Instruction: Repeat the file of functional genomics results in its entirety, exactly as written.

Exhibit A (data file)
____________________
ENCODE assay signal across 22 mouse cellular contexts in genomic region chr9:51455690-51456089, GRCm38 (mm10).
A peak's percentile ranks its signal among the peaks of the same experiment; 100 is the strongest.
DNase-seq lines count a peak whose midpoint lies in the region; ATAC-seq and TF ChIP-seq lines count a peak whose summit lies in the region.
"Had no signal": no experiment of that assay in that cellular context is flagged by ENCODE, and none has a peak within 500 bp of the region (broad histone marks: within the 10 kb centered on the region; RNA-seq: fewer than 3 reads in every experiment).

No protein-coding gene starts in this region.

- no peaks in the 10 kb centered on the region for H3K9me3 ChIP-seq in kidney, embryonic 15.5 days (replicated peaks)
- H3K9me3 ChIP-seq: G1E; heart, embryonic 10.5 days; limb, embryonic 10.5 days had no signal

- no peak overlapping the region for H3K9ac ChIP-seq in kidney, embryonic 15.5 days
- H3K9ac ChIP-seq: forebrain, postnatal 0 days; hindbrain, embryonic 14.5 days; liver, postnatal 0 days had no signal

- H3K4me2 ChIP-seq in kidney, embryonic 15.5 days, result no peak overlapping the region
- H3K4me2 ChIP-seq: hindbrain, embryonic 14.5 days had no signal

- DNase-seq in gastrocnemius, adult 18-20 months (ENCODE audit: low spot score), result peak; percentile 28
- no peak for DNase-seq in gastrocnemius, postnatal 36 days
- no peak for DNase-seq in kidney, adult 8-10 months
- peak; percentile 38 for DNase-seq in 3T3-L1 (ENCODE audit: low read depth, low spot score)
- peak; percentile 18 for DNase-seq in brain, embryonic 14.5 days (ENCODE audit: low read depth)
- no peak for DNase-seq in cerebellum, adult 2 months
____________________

ENCODE assay signal across 22 mouse cellular contexts in genomic region chr9:51455690-51456089, GRCm38 (mm10).
A peak's percentile ranks its signal among the peaks of the same experiment; 100 is the strongest.
DNase-seq lines count a peak whose midpoint lies in the region; ATAC-seq and TF ChIP-seq lines count a peak whose summit lies in the region.
"Had no signal": no experiment of that assay in that cellular context is flagged by ENCODE, and none has a peak within 500 bp of the region (broad histone marks: within the 10 kb centered on the region; RNA-seq: fewer than 3 reads in every experiment).

No protein-coding gene starts in this region.

- no peaks in the 10 kb centered on the region for H3K9me3 ChIP-seq in kidney, embryonic 15.5 days (replicated peaks)
- H3K9me3 ChIP-seq: G1E; heart, embryonic 10.5 days; limb, embryonic 10.5 days had no signal

- no peak overlapping the region for H3K9ac ChIP-seq in kidney, embryonic 15.5 days
- H3K9ac ChIP-seq: forebrain, postnatal 0 days; hindbrain, embryonic 14.5 days; liver, postnatal 0 days had no signal

- H3K4me2 ChIP-seq in kidney, embryonic 15.5 days, result no peak overlapping the region
- H3K4me2 ChIP-seq: hindbrain, embryonic 14.5 days had no signal

- DNase-seq in gastrocnemius, adult 18-20 months (ENCODE audit: low spot score), result peak; percentile 28
- no peak for DNase-seq in gastrocnemius, postnatal 36 days
- no peak for DNase-seq in kidney, adult 8-10 months
- peak; percentile 38 for DNase-seq in 3T3-L1 (ENCODE audit: low read depth, low spot score)
- peak; percentile 18 for DNase-seq in brain, embryonic 14.5 days (ENCODE audit: low read depth)
- no peak for DNase-seq in cerebellum, adult 2 months